A few months ago I purchased two more second hand Watson 100 bulk film loaders from a local who worked as a photography lab technician through to the 1990s. Both contained remnants of colour film: the first was unknown and gave no results in testing. However, this was the first test on the second roll – Vericolor ii that had been bulk loaded in 1987.
I didn’t hold out a lot of hope for this Vericolor ii because it always seems these old films have become fogged over the years through ambient temperature or direct exposure. It only takes one curious teenager to unscrew the bulk loader and the film gets ruined.
For this first test I shot 20 frames of the Vericolor ii through my Nikon F2A Photomic at ASA 100. I employed a developing solution of 1+99 Rodinal at 18 Celcius for 2 hours with six rotations at the beginning and three rotations every intervening 30 minutes. Yes, cross-processing in black and white chemistry.
The results were encouraging but I have to admit that I pulled the entire film off the developing spool at the beginning of the rinse because it appeared to be blank. Only, when I held it straight up at the bathroom light I could see the pictures and frames. So I plonked them back into the rinse and then hung them in the drying cabinet until the following day.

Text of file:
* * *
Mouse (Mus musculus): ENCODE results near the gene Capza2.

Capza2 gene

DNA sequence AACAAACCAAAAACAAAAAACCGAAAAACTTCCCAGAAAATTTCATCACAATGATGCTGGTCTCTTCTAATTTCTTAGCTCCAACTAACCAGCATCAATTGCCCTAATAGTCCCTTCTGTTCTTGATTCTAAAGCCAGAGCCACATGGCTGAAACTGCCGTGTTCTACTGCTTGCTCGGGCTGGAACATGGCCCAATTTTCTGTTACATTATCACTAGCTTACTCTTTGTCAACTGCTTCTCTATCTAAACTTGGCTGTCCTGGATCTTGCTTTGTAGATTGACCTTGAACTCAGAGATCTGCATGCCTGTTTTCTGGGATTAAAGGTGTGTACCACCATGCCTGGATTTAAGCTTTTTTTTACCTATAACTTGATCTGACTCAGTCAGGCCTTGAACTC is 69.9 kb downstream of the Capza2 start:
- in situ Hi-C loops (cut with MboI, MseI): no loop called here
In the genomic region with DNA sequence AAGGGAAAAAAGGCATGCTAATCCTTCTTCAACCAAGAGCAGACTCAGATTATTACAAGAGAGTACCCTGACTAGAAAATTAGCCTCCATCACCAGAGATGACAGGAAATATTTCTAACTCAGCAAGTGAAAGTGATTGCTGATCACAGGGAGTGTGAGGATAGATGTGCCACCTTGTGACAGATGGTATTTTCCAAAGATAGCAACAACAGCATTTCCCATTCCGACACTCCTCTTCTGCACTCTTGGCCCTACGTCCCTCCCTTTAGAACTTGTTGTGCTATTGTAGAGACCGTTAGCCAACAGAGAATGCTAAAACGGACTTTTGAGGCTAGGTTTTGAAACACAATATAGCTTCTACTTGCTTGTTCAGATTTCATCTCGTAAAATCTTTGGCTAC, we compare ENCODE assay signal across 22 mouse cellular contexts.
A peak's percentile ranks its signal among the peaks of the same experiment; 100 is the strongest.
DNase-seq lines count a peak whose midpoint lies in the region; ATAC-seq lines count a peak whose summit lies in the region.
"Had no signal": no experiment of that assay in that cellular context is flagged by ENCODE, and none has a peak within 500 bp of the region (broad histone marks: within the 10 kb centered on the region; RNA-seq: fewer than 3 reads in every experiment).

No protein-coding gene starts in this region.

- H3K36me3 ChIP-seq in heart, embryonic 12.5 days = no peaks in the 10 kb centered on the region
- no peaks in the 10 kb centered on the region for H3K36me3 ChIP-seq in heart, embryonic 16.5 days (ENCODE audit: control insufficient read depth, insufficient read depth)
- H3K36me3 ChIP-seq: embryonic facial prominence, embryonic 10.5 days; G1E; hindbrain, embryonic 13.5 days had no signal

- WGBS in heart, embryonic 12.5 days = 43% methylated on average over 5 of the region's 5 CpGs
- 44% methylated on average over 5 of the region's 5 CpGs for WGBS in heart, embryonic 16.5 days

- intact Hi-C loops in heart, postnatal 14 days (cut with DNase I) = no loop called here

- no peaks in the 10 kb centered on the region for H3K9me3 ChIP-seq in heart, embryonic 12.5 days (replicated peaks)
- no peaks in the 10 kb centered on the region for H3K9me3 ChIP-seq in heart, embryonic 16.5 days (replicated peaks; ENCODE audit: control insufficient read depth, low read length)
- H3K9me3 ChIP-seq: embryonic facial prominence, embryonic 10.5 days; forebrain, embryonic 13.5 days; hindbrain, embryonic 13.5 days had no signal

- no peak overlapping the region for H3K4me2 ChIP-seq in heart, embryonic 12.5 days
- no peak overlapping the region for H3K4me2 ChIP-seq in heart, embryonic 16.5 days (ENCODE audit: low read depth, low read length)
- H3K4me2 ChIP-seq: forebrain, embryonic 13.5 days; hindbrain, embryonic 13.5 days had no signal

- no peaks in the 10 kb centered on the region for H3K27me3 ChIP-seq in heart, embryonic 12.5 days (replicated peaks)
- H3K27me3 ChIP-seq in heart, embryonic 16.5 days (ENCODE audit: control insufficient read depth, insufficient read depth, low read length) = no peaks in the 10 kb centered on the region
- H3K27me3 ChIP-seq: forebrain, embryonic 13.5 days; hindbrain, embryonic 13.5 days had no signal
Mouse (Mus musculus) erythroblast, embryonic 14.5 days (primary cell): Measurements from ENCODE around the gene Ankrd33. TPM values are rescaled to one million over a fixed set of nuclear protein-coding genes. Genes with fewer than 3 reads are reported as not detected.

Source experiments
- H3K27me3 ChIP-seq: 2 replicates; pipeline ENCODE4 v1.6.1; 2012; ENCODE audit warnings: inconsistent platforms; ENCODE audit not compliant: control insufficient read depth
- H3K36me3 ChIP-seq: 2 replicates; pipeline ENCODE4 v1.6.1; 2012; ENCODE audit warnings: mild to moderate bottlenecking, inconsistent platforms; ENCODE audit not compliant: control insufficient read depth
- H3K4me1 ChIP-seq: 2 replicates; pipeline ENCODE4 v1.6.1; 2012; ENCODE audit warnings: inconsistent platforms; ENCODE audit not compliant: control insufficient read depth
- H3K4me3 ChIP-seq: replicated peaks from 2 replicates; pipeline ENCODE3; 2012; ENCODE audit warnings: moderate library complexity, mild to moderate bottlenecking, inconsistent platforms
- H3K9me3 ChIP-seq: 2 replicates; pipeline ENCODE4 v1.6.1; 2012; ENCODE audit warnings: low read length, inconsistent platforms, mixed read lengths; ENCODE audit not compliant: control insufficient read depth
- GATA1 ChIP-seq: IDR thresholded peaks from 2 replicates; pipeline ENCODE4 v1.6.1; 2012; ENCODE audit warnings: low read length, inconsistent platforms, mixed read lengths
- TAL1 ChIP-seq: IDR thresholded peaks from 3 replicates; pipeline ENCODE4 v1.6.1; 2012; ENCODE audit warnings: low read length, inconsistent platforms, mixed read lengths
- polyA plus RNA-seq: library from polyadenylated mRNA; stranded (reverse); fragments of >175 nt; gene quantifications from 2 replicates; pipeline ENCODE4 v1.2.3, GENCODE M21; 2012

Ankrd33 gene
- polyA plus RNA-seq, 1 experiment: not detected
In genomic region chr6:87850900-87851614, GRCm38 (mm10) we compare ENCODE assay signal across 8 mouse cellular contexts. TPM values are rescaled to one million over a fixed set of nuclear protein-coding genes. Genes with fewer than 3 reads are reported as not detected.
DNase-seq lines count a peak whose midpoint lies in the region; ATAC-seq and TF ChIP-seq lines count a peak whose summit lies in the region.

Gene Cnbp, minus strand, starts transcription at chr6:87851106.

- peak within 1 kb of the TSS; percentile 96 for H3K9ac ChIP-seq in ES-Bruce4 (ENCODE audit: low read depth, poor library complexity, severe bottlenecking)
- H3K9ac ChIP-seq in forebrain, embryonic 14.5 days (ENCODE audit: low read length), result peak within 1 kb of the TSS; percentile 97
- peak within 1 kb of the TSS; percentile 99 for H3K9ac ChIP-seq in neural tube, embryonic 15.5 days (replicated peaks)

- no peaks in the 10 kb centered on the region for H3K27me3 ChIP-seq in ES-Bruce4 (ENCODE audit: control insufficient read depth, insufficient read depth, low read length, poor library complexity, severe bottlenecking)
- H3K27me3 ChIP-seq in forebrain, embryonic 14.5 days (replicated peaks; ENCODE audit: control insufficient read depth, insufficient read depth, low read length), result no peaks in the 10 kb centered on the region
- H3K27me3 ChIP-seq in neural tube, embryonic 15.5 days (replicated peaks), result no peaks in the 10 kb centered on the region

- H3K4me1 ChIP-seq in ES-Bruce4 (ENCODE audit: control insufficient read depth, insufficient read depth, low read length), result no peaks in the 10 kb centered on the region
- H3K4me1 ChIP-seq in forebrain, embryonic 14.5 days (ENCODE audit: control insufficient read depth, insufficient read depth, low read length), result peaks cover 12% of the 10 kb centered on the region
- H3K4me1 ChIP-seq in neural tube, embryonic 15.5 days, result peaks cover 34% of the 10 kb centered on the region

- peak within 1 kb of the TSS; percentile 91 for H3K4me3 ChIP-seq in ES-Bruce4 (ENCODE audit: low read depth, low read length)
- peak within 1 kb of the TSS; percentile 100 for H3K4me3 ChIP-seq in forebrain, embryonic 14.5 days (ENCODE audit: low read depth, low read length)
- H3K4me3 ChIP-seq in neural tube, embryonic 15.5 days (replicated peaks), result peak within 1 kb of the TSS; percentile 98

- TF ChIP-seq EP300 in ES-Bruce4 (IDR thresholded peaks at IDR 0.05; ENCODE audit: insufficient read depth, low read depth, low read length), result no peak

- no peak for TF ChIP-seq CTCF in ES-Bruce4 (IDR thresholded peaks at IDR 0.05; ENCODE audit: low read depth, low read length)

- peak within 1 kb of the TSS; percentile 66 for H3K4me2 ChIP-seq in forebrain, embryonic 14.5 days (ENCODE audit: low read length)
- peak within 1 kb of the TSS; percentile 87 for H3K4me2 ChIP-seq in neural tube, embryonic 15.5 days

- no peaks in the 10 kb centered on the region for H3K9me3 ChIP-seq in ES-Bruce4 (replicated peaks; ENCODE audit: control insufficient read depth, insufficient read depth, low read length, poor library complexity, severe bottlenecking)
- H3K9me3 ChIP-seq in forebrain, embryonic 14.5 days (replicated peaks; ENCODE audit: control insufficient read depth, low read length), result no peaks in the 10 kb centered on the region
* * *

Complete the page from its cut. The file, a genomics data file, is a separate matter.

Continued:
In the morning I had Lindy help me cut the frames over a light bulb. It was the only way to cut on the correct lines. Then I scanned them into my Epson V600 – they appeared to be blank white frames. My heart sank just a little bit.
Software to the rescue. I retrieved the images in Photoshop by pushing the curves and layers and then using a multiply layer to increase the darkness. So images were there… even if they were extremely light images and heavily grained.
I need to conduct at least 2 more tests on this film. I intend to shoot a small roll at ASA 6 and develop it in 1+99 Rodinal at 18 Celcius for 2 hours. And I’ll shoot another small roll at ASA 100 amd develop in 1+24 Rodinal at 18 Celcius for 2 hours (four times the current developing solution’s strength). As the years rolled past, this film sat inside the Watson 100 bulk film loader at room temperature. The result would mean the film slowed down and my tests are about trying to improve on the current results.
There is a certain amount of excitement in shooting and processing unknown test film but the fogged one’s have taken a toll on my optimism. This Vericolor ii from 1987 is the only one that has given me pictures, of three film rolls that I’ve found in four second-hand bulk loaders. It would be nice, with the small amount left inside the loader, to resurrect at least a couple of decent 24 exposure film cassettes through my Nikon F2A Photomic before the Vericolor ii disappears back into history.